-We have just seen an incredible performance put on here in the House by the Minister for Employment and Industrial Relations (Mr Street). I will just take 30 seconds of my speaking time to describe what must have happened in his office prior to his coming into the House. One of the public servants must have said: ‘Mr Minister, you are required in the House. There is a debate on the unemployed. You had better take this speech with you out of the second drawer of your desk. You were going to deliver it to the Corangamite Liberal bodies and probably they would have believed it. But now you have been called upon to speak in the House, you had better go in and try to convince people there that what you are saying is correct’. There was not one utterance in the Minister’s whole address, which lasted for 15 minutes, about what this Government is doing for the people who find themselves unemployed. Not only is it bad enough that Ministers continually enter the House to read out these dreary speeches written by the public servants, but worse, they are all starting to speak like the Treasurer (Mr Lynch). It is just one blurb. At least they should try to lift their diction a little so that we can try to understand what the hell they are talking about in the House. As I say, there was not one utterance about what the Government is doing for the unemployed.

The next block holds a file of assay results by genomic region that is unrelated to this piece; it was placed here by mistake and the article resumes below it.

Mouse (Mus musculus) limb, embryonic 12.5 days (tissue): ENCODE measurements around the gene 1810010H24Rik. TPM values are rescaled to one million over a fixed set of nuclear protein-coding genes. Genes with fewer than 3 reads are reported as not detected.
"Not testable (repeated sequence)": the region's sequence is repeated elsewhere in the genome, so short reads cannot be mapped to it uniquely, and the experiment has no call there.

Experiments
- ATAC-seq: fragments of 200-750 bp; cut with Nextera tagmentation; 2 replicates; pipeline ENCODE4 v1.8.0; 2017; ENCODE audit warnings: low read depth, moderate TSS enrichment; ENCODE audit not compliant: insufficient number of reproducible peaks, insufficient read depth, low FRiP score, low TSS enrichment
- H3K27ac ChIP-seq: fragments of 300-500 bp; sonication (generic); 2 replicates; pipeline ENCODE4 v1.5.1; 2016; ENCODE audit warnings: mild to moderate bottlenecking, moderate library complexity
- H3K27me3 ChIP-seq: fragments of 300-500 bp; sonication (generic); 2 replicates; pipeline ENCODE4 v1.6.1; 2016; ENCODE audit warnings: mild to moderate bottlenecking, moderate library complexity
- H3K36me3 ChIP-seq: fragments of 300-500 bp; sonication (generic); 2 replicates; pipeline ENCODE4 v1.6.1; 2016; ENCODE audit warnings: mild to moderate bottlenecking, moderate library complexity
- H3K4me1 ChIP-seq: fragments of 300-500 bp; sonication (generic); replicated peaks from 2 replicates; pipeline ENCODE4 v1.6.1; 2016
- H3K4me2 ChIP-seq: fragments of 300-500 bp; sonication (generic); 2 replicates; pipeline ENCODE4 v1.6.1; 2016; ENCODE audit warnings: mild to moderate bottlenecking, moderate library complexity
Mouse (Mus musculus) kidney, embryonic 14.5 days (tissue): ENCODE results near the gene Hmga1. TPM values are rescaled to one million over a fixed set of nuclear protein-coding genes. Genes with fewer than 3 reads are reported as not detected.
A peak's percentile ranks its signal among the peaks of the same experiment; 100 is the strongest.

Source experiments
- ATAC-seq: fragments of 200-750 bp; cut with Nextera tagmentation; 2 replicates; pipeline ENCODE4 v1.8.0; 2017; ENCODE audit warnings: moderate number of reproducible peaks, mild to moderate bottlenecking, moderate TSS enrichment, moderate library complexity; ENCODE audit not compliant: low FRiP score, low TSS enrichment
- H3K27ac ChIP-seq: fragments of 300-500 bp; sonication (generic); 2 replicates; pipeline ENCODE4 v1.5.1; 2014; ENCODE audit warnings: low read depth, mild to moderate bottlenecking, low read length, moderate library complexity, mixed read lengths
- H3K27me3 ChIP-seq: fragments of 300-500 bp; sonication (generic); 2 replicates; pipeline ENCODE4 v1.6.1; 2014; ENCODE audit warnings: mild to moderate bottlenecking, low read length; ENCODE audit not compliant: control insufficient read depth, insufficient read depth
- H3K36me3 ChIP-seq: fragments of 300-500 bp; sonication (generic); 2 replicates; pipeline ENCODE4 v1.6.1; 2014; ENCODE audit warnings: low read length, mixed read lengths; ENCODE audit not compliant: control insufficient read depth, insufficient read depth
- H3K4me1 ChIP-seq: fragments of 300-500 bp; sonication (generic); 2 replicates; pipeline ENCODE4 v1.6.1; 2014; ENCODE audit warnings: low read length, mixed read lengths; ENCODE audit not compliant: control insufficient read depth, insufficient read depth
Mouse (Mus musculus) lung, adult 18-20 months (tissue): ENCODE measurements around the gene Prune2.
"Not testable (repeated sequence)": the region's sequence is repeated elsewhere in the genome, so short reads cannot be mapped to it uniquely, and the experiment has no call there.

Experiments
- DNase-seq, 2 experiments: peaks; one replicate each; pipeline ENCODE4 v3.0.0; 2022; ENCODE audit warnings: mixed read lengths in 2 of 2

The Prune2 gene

Let me turn my attention to the relocation scheme announced by the Government last week. Just a little over a week ago I asked a question of the Prime Minister (Mr Malcolm Fraser) in the House about his awareness of the need for a relocation scheme for unemployed people in this country so that they can be taken to places where work is available. He ignored the question completely and indicated that the Government was doing nothing about it. Of course, on Friday out came the announcement that this is what the Government is going to do. It was announced that the Government hoped in the next 12 months to spend $2m on relocating workers. I want to give some indication of the efficiency of the Department of Employment and Industrial Relations which was responsible for the announcement of this scheme. There is a total ignorance by this Government of the need for a complete labour market project. There is a complete ignorance about what is happening with the work force in Australia. Let me remind honourable members opposite, whose god is private enterprise, of what is occurring. I hope that the honourable member for Wakefield (Mr Kelly) remains in the House because he has espoused unemployment from time to time. Between 1947 and 1975 the number of people employed in rural industries, expressed in percentage terms, dropped from 17 per cent of the work force to 7 per cent of the work force. The position in the mining industry has remained stable. It employs 2 per cent of the work force, although the figure dropped early in 1961 and came back to 2 per cent in 1975. The percentage of the work force engaged in manufacturing industry dropped from 27 per cent to 22 per cent. The percentage of people in the work force engaged in the tertiary industries in Australia has risen from 54 per cent in 1947 to 69 per cent in 1975. So we have seen a total change in the makeup of the Australian work force and we are waiting for governments to recognise what should be done to assist people to get back to work.